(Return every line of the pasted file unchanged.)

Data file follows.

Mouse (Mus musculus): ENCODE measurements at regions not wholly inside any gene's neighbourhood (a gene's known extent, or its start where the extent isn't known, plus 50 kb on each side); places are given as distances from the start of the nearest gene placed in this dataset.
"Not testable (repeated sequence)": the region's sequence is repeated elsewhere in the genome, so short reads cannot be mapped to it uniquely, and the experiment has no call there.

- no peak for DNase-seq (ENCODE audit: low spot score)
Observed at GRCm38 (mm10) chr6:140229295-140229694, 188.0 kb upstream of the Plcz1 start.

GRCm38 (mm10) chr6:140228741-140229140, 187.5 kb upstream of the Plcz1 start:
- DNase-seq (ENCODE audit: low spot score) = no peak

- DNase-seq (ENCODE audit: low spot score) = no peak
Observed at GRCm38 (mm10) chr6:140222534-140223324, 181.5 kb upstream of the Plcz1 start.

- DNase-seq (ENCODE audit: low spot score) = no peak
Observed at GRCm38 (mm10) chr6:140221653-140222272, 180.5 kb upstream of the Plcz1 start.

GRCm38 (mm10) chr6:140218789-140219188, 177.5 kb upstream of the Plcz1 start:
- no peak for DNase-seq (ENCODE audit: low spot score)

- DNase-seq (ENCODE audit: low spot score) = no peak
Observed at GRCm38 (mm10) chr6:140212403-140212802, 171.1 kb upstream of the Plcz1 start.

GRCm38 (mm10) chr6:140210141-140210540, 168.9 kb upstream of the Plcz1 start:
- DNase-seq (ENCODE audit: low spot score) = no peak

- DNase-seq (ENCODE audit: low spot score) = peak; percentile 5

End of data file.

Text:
Mouse (Mus musculus): ENCODE measurements at regions not wholly inside any gene's neighbourhood (a gene's known extent, or its start where the extent isn't known, plus 50 kb on each side); places are given as distances from the start of the nearest gene placed in this dataset.
"Not testable (repeated sequence)": the region's sequence is repeated elsewhere in the genome, so short reads cannot be mapped to it uniquely, and the experiment has no call there.

- no peak for DNase-seq (ENCODE audit: low spot score)
Observed at GRCm38 (mm10) chr6:140229295-140229694, 188.0 kb upstream of the Plcz1 start.

GRCm38 (mm10) chr6:140228741-140229140, 187.5 kb upstream of the Plcz1 start:
- DNase-seq (ENCODE audit: low spot score) = no peak

- DNase-seq (ENCODE audit: low spot score) = no peak
Observed at GRCm38 (mm10) chr6:140222534-140223324, 181.5 kb upstream of the Plcz1 start.

- DNase-seq (ENCODE audit: low spot score) = no peak
Observed at GRCm38 (mm10) chr6:140221653-140222272, 180.5 kb upstream of the Plcz1 start.

GRCm38 (mm10) chr6:140218789-140219188, 177.5 kb upstream of the Plcz1 start:
- no peak for DNase-seq (ENCODE audit: low spot score)

- DNase-seq (ENCODE audit: low spot score) = no peak
Observed at GRCm38 (mm10) chr6:140212403-140212802, 171.1 kb upstream of the Plcz1 start.

GRCm38 (mm10) chr6:140210141-140210540, 168.9 kb upstream of the Plcz1 start:
- DNase-seq (ENCODE audit: low spot score) = no peak

- DNase-seq (ENCODE audit: low spot score) = peak; percentile 5